Nerdgasm: Arista 100GB Ethernet Just Blew My Data Centre Design Up

Today, Arista announces the availability large scale 100GB Ethernet for 7500 chassis and it looks like a serious change in the way network hardware is priced and will change the way you look at network hardware.

Arista has a 7500 chassis and announces four line cards.

  • 12 x 100 GbE
  • 36 x 40GbE
  • 48 x 10GbE + 2 x 100GbE
  • 40 x 10GbE with extra SDN hot sauce and new larger hot dog

Arista 100G Launch 1

A 12 port 100 GbE line card !! Shipping ?

Lets add some more porn to this: Arista have chosen to deliver the 100GbE Ethernet port with 12 x 10GbE lanes and you can use cable adapter to modify the 100GbE ports into 3 x 40GbE or 12 x 10GbE ports. You might buy the 12 x 100GbE module, use 4 x 100GbE ports today in a leaf spine architecture, then use 2 x 100GbE as 6 x 40GbE and STILL have 6 more 100GbE ports available for more connections.

Get the idea ?

And upgrades to Supervisors are optional. Newer supervisor have more CPU / Memory etc and may be required for larger networks. Since 12 x 100GbE modules means larger networksit is a good bet you will need them but you don’t have to. N
Works in Existing Chassis, Supervisor Upgrades Optional

But here is the most stunning part of Arista 100GbE announcement:

Arista 100G Launch 3

A 100GbE port uses a MPO MMF cable with 12 core to provide 10 x 10Gbps channels (I’ve written about this “Futures Review on 40 and 100 Gigabit Ethernet” in 2010.

But 100GbE using SR lasers that are built into the line cards for a cost of $120K per card.

The EtherealMind View

Who needs QoS ? Just get MOAR bandwidth and speed.

Disclosure

I have nothing to disclose in this article. I was briefed as a blogger. I will host a sponsored podcast with Arista that discusses this product in more detail in the next few weeks, but that was organised separately from this.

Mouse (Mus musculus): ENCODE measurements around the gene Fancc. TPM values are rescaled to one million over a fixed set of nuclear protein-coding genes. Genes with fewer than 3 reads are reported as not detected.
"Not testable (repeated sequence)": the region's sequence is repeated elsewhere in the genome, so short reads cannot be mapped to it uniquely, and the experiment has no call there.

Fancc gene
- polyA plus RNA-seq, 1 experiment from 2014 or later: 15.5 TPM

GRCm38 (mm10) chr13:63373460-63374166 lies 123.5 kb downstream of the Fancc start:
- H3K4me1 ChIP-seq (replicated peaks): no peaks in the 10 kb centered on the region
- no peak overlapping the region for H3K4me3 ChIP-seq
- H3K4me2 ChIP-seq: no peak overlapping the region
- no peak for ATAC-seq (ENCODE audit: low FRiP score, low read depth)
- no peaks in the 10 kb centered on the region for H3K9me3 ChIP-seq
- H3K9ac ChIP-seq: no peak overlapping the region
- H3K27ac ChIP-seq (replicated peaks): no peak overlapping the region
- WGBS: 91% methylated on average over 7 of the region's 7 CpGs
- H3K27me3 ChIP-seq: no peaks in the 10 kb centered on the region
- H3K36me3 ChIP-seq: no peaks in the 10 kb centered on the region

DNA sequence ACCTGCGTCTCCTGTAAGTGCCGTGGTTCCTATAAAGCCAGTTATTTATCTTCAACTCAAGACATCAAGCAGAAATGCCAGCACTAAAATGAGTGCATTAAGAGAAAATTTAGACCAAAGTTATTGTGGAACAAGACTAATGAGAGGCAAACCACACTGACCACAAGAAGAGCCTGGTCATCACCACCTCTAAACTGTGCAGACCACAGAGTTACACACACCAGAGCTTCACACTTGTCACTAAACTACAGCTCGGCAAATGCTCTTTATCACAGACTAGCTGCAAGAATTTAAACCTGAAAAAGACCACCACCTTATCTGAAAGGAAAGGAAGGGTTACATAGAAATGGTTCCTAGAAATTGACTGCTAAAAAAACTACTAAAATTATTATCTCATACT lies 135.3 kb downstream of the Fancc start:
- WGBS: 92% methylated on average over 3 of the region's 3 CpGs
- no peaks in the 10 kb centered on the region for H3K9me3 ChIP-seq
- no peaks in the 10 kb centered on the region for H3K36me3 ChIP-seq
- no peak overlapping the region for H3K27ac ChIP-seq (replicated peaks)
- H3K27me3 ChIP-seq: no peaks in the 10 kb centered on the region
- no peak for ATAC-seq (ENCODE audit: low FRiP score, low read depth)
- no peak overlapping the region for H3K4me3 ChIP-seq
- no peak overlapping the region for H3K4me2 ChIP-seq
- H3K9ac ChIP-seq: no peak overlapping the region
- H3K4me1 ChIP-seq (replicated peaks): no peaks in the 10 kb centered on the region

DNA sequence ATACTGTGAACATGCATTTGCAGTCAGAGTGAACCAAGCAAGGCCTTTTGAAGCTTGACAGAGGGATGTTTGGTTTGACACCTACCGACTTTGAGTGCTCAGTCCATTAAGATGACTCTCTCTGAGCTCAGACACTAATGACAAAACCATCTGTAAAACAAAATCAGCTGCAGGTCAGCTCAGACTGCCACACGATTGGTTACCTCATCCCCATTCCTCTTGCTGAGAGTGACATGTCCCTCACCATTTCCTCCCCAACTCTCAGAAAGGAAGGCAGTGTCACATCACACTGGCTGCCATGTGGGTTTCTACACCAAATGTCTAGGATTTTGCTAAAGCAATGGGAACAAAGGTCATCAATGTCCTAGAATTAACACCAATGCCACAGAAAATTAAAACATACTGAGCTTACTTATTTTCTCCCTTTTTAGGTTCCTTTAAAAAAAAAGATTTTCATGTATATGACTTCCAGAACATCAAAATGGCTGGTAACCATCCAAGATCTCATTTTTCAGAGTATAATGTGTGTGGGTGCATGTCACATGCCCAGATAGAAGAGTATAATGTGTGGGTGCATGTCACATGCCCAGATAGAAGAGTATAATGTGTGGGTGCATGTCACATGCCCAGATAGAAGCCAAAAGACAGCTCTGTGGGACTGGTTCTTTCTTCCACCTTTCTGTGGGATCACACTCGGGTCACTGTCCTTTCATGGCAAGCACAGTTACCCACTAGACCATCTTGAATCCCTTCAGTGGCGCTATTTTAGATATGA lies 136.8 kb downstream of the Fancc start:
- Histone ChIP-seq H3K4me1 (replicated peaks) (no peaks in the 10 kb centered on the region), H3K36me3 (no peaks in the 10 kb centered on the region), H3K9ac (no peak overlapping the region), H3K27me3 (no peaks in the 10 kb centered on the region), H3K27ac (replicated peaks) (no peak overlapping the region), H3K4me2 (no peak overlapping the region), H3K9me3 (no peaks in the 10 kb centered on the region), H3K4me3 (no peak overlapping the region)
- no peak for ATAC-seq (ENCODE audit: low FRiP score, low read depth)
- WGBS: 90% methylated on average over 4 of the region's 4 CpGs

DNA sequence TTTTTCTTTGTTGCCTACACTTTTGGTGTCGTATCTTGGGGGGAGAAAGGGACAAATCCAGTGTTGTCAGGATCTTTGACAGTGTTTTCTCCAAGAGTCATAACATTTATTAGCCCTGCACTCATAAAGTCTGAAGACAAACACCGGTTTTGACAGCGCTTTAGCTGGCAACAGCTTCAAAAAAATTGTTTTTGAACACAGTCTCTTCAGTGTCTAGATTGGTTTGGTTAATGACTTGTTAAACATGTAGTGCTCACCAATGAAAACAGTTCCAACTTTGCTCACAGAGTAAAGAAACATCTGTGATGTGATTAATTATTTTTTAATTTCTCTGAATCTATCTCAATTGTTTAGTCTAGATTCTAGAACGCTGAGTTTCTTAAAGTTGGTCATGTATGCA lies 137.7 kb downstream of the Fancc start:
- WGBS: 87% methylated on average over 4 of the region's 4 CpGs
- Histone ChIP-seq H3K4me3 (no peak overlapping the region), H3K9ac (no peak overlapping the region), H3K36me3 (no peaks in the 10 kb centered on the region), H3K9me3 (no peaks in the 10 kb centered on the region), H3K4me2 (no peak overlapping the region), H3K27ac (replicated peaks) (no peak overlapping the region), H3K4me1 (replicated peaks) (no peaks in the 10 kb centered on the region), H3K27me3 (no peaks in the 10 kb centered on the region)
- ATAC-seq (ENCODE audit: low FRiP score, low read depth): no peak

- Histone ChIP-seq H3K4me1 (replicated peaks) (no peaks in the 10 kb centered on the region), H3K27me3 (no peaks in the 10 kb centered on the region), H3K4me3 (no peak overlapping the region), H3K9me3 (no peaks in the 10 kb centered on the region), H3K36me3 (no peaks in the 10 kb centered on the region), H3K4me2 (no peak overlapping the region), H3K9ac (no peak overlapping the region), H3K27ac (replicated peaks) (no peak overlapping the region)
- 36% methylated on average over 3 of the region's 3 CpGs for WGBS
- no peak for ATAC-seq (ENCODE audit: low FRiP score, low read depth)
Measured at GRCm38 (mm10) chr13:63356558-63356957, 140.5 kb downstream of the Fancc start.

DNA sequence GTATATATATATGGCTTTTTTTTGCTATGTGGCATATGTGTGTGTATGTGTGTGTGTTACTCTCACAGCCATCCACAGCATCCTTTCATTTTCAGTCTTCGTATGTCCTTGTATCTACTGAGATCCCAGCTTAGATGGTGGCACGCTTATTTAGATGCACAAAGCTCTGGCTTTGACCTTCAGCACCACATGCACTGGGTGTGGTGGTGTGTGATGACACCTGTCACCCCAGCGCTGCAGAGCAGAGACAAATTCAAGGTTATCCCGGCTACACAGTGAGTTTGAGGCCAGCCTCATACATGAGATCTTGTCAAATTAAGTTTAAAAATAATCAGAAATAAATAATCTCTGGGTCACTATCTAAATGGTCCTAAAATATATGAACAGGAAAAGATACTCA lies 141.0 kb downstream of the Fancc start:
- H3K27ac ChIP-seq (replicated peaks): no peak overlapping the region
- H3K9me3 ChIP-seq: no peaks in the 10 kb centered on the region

I mean, seriously, 100 GIGABIT Ethernet FOR TEN THOUSAND bucks a port at LIST PRICE. Holy CR*P.

My full disclosure statement is here

  • http://twitter.com/JohnMartinIT John Martin

    Damn that’s impressive, combine that with storage class memory at less than a $/GiB and stupid numbers of ARM Cores at similarly silly prices and infrastructure planning gets almost boring. Our new limitations seem to be time and imagination.

    For the record … if you’re talking to their marketing folks could you ask them to do something about the tagline .. Software Defined Cloud Networks .. really ? …. why not throw “For Agile Big Data as a Service ” on to the end of it.

  • will

    Greg, thanks for this update. I’m going to take a look at the feature sets for this chassis now (MLAG, MPLS, VPN, Service Modules, Trill, and all the other goodies I’d hope to see in a core).

    I’m surprised you made no mention of whether custom or COTS silicon is used in these new line cards. Do you happen to know?

    Is this topic even still relevant?

    Frankly, before your posts the past years on this topic I did not realize it was an industry item to keep an eye on and after reading WR Koss’s recent post on the same topic I’m even more confused.

    • http://etherealmind.com Etherealmind

      Arista uses merchant silicon in all their gear to date. Not that it matters except that merchant silicon trends to more reliable systems compared to Cisco because of the focus on software quality.

      I do not care what silicon is inside as long as I have enough information to understand the internal architecture and design around the weaknesses and strengths of that system.

      I believe (but not sure) that the key silicon is the Broadcom 88650 MAC chip that does the fancy fabric and PHY stuff – more details at http://www.broadcom.com/collateral/pb/88650-PB200-non-nda.pdf

  • DavidKlebanov

    Hi Greg,

    Yes, 100Gb is exciting when done right… In this case the distance is limited to 150m over OM4 cable, because transceivers are built in, so you can’t use anything but short reach cables. How feasible is it to have 150m distance in your DC Spine/Leaf architecture? I haven’t seen much customers who would be happy with such short distance limitation.